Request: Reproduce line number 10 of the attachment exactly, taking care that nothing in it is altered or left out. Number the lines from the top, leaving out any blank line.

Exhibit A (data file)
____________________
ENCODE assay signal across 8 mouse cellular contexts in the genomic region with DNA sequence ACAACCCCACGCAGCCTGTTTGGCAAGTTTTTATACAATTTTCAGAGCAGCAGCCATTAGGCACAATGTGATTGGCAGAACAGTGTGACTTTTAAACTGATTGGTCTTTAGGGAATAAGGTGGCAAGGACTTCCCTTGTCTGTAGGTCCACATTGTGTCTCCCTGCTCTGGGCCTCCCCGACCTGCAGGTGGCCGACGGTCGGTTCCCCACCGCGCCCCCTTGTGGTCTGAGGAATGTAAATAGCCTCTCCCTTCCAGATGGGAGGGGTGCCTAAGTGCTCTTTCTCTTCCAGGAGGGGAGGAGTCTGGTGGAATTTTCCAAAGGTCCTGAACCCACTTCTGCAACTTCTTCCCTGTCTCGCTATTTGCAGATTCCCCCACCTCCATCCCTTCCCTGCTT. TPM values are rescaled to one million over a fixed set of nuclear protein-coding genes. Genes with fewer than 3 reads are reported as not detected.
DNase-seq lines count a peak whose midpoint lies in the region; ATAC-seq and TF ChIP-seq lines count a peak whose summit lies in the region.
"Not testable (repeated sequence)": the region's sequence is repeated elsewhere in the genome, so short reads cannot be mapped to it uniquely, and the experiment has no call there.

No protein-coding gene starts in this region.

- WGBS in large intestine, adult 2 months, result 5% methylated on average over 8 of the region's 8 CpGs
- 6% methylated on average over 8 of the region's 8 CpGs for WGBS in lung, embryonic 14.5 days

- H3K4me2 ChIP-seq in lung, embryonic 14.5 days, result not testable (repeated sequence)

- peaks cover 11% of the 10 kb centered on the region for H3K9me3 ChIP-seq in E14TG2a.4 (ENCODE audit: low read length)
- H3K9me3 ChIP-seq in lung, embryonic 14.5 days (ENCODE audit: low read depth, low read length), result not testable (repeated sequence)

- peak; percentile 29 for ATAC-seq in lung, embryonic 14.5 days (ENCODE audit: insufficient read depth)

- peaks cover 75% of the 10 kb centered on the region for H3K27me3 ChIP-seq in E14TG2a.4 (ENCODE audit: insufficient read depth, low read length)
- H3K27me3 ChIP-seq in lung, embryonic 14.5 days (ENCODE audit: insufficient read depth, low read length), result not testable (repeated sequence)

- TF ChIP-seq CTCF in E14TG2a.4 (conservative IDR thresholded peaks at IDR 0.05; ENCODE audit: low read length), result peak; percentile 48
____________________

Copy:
- peak; percentile 29 for ATAC-seq in lung, embryonic 14.5 days (ENCODE audit: insufficient read depth)